“Are You Irish?”

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By Kim Davis
Kim Davis (pictured on the right) earned her B.A. in French and Religious Studies from the University of Alabama in 2003. She went on to get her Masters in French Linguistics and Literature in 2007 and a Masters in Secondary Language Pedagogy in 2010, both from UA. Kim now teaches French and Mythology at Tuscaloosa County High School.

It’s a question I have heard a lot in the ten years I have been a performer and teacher of Irish step dancing, and it’s always the first question people ask as if the reason I am dancing is to celebrate my long lost Irish heritage. You can probably imagine their cognitive dissonance when I tell them that I don’t know if I have any Irish heritage, I’m not interested in finding out, and I dance because I simply enjoy dancing. (I should also note that if the person is particularly prickly about my response, I work in the fact that I would go back to France before Ireland. That really befuddles them.) Continue reading

Can Anything be a Ritual?

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By Mary Rebecca Read-Wahidi

Becky is a PhD Candidate in the Department of Anthropology and will graduate just as soon as she finishes writing her dissertation on the Virgin of Guadalupe. She joined the Department of Religious Studies as a Graduate Teaching Assistant in the Fall of 2012, and was immediately enamored by the charming atmosphere, lofty office space, and pencils with “religion in culture” printed on them.

Recently in Dr. Ramey’s “Introduction to Religions of the World” class he was covering a topic dear to my heart: rituals. After class, a student asked, “So, any prescribed action done on a regular basis would be a ritual?”  Good question! Would it? The line between what is a ritual and what is a mundane act can be fuzzy, especially when the concept is placed in a classroom setting. (Funny how the “fuzzyness” of those topics we discuss so confidently always comes to the surface in a classroom setting.) I tried to explain that maybe it depends on how important that action is to you, drawing on my extreme fondness for my morning cup of coffee. Continue reading

Hannah Goes to India, Part 1

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By Hannah Etchison

Hannah Etchison, a graduating senior majoring in Religious Studies with a minor in Asian Studies, is spending six weeks of this fall in India, staying primarily at a monastery where she will learn from the women and help them with their English. This is her first post about that experience.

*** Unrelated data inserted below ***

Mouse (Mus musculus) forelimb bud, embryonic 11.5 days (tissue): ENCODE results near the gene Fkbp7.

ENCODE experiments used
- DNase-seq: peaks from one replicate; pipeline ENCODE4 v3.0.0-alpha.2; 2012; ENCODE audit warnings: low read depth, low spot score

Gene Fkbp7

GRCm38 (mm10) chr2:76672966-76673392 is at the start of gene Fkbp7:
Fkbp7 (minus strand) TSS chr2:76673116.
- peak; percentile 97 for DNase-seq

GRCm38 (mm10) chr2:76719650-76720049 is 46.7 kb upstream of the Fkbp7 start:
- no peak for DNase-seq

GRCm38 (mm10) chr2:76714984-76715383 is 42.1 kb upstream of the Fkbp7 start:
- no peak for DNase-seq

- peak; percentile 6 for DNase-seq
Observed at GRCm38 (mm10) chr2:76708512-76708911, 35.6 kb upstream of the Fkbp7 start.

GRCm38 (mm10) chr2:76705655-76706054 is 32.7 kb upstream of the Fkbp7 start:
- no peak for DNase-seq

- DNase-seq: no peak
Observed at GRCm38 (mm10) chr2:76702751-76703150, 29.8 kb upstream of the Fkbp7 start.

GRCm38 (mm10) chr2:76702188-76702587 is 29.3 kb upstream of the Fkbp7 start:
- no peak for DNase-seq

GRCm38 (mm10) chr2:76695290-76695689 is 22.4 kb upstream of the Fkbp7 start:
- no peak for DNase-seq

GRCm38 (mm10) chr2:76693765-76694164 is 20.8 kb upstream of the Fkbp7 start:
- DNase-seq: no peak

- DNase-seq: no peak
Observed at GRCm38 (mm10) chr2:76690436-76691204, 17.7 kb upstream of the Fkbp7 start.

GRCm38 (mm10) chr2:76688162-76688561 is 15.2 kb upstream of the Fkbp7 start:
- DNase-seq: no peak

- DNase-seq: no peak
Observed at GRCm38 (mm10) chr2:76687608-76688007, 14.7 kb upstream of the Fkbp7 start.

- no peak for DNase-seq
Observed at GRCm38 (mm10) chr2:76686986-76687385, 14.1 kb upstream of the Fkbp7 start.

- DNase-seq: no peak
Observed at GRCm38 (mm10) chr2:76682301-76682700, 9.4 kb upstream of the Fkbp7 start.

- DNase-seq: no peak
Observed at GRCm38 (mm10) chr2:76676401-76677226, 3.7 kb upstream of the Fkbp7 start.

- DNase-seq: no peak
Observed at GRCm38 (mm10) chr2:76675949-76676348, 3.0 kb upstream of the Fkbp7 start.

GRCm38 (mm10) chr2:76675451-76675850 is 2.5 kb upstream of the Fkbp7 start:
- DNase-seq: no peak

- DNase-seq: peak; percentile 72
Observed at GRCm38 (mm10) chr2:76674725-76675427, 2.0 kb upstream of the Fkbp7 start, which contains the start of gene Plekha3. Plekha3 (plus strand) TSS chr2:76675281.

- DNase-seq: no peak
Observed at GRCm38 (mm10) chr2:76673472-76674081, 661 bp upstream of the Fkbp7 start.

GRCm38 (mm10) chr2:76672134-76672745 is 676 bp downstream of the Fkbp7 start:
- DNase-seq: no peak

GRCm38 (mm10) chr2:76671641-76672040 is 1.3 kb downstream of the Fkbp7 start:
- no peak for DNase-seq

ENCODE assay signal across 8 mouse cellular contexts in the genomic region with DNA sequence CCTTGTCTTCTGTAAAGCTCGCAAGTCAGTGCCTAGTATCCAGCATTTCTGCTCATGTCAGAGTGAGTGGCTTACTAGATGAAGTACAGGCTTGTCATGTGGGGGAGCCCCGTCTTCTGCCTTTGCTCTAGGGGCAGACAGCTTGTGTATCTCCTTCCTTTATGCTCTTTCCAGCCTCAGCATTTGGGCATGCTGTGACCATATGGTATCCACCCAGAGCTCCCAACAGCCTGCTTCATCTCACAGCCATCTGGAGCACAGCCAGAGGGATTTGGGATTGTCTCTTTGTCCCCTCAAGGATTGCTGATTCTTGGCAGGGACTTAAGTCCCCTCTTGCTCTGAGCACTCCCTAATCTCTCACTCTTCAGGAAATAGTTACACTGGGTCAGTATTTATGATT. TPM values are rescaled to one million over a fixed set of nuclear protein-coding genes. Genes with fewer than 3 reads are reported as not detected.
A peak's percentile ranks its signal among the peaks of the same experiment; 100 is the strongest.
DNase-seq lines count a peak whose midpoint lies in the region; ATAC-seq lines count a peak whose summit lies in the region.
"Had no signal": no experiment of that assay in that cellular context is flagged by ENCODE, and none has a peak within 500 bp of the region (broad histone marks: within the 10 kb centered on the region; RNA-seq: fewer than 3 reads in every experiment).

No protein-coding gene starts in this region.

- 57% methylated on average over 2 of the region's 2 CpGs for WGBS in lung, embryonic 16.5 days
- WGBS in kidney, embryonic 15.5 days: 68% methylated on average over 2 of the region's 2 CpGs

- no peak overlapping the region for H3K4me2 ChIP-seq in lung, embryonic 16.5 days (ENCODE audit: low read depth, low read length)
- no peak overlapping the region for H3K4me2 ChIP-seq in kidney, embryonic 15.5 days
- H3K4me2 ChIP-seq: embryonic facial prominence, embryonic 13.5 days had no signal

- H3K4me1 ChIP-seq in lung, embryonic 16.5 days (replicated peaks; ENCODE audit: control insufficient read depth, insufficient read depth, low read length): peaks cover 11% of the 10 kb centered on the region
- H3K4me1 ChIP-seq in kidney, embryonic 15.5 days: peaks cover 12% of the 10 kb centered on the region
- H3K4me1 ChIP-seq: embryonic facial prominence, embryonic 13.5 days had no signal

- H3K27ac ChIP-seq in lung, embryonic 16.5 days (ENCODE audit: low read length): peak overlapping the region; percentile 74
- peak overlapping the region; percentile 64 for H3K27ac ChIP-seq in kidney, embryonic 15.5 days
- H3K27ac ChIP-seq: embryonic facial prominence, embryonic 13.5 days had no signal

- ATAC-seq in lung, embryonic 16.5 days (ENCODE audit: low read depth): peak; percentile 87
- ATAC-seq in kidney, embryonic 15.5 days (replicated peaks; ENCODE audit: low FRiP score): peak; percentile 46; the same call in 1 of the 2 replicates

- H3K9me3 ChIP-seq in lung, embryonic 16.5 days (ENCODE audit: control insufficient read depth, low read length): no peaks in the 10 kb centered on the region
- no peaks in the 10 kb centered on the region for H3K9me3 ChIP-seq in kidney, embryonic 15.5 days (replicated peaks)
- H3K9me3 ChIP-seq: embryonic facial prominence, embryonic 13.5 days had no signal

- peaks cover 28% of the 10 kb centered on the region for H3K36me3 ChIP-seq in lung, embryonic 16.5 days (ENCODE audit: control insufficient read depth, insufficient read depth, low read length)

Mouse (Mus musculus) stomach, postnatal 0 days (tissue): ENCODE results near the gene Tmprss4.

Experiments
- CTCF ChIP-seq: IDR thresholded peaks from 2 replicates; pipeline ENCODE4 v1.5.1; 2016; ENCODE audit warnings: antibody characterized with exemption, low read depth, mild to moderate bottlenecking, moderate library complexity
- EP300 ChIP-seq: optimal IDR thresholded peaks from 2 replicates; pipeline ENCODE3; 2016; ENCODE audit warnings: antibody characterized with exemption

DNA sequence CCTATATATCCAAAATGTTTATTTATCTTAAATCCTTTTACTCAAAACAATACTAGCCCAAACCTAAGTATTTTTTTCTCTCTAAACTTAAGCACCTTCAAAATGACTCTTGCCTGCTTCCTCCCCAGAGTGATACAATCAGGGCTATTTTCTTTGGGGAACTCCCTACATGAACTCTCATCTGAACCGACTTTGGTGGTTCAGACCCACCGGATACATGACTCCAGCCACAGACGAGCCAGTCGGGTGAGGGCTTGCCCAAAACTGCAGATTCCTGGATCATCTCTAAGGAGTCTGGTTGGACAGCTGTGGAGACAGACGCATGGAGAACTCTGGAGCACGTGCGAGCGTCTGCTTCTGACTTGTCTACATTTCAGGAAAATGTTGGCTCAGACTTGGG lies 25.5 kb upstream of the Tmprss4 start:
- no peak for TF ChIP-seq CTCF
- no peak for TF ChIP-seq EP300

I became enraptured with the study of Buddhism through a variety of experiences during my time in the Religious Studies department of the University of Alabama, but there was a specific experience that I have begun to revisit that truly captures what I find interesting about this ‘religion’. Continue reading

Rearview Mirror, Episode One

Have you seen our new series, of interviews with grads…?

Hocus Pocus

Picture 7Have you seen this clip making the rounds on the internet? Despite it being an ad for a movie (sigh — everything’s an ad for something, no?) and assuming that the unassuming people depicted in it really were unassuming, then their reactions raise a curious question for those who rather confidently distinguish between domains we call religion and science based on the latter being rational and modern and the former not. Continue reading

Isn’t That Special

Picture 5Did you see the post from last year at The Chronicle‘s site, on widespread dissatisfaction of mid-career profs? I’d not, so thanks to a Facebook friend for re-posting it the other day.

The researcher who conducted the survey of over 13,510 faculty comments: Continue reading

Ar-ti-facts on Vimeo

Have you checked out some of the REL faculty on Vimeo in the latest series ar·ti·facts, which has them talking about things in their offices…?

There’s more episodes to come…

Research and or versus Teaching?

researchingHave you been following higher ed issues in the UK? Apart from debates over the role of public vs. private education and over the cost of education, the most recent is a debate over the portion of time a professor spends doing research vs. teaching, with the presumption of some being that research takes time away from teaching. The assumption seems to be that universities are all about teaching and that research can sometimes (always?) get in the way. Continue reading

Bargain Experiences

consciousnessLike many scholars of religion in the US (or North American, or maybe even the world?), I got a personalized mass email this morning (you’d think that would be a contradiction in terms, no?), about one of (if not the, as an editor for one of the large publishers once phrased it to me) bestselling world religions textbooks that’s been on the market for the past decades: the 9th edition of the $135.20 (SRP*) Living Religions (now with the Oxy-boost learning power of MyReligionLab). I don’t know much about the author, Mary Pat Fisher, other than that she is a writer who travels (find some info on her here — scroll down), but she has the uncanny ability to — as the above email phrased it — capture the “personal consciousness” of devotees in the amber of her textbook’s pages. Who needs credentials when you can pull off that trick? Continue reading

We’re All Rugged Individualists

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A friend a Mizzou just sent me the link to this article today, in which Culture Studies is blamed for some of the problems currently confronting the Humanities — that we’re now all plodding through “jargon-infested jungles of heavy theory,” as this author puts it, while wielding his critical thinking machete. Continue reading